From our Walt Whitman desk
The selfie local tabloid seems determined to run a Whole Foods/Herald story as often as possible.
It started with this piece last Wednesday.
Whole Foods design honors Herald legacy
In the South End landmark where ink once flowed and the Boston Herald’s presses roared, shoppers will now enjoy frangipane tarts, cooked-to-order ramen and a milk + honey spa at Boston’s newest and most innovative Whole Foods.
The 50,000-square-foot gourmet supermarket is part of National Development’s Ink Block project on the site that was home to the Herald for 53 years.
(Boston Magazine’s Eric Randall immediately had a smart piece chronicling the Herald’s “screeds against the half of the country that columnist Howie Carr sometimes collectively refers to as ‘Whole Foods nation'” along with a roll call of the Herald’s Whole lotta love.)
Then Saturday’s Herald featured this update from Donna Goodison:
It’s a Whole new story at
old Herald site
Whole Foods Market debuted its newest Boston store in the South End Friday — its second largest in the region and considered a flagship for its North Atlantic division — and co-CEO Walter Robb sees room in the Hub for another of its size.
“We’ve seen the city evolving, so we have lots of plans,” the Boston native said. “The opportunity to come in here and get 50,000 square feet — that’s hard to do these days, and I do think there’s another one (in the future pipeline).” . . .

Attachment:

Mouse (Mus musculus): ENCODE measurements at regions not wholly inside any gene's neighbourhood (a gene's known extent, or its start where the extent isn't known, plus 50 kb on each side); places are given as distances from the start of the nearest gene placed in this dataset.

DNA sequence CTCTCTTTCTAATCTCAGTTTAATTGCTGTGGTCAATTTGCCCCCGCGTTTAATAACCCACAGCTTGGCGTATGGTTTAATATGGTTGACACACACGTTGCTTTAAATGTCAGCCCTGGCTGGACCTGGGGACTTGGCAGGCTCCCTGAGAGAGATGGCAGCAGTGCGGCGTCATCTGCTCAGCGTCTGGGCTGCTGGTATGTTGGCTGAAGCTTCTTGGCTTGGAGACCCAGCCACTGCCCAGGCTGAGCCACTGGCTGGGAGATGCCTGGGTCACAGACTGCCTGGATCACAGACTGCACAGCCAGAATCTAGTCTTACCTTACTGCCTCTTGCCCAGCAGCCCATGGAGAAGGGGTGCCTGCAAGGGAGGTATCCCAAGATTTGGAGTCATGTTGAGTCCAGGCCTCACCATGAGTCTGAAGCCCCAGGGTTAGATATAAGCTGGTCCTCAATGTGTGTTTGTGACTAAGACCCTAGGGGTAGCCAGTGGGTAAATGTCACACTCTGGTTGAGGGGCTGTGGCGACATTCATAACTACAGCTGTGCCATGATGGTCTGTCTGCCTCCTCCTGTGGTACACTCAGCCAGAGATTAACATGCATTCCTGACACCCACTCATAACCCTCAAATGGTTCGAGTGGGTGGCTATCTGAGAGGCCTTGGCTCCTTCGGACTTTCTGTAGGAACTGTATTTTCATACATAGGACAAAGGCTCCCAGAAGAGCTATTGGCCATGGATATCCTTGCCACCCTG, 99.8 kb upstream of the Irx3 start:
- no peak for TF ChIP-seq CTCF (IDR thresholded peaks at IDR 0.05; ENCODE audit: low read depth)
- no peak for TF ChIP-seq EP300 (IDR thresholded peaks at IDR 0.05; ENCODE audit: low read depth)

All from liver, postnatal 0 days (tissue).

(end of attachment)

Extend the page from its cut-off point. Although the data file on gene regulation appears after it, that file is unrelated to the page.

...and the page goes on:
Its South End supermarket is in National Development’s $200 million Ink Block project, the former Boston Herald headquarters site for more than half a century, and it memorializes the newspaper’s history throughout its decor.
Of course it does.
Then yesterday, there was this thoroughly readable piece from Peter Gelzinis:
From press to produce
The legendary author Thomas Wolfe was misinformed when he wrote “You Can’t Go Home Again.”
I’m here to say you can. But when you do, you’ll discover home has been transformed into the biggest Whole Foods store in Boston.
It’s a sweet trip down Memory Lane with Bert McNeil and Mike Bello, Danny and Dennis Messing, and especially Gelzinis himself.
But there’s also a subtext to all that Wholesomeness: “Herald publisher Patrick J. Purcell [is] a minority investor in the $200 million Ink Block project, which also will include luxury condos and apartments, retail shops and restaurants.”
So – a Whole lotta money involved.
But we don’t expect that to last long.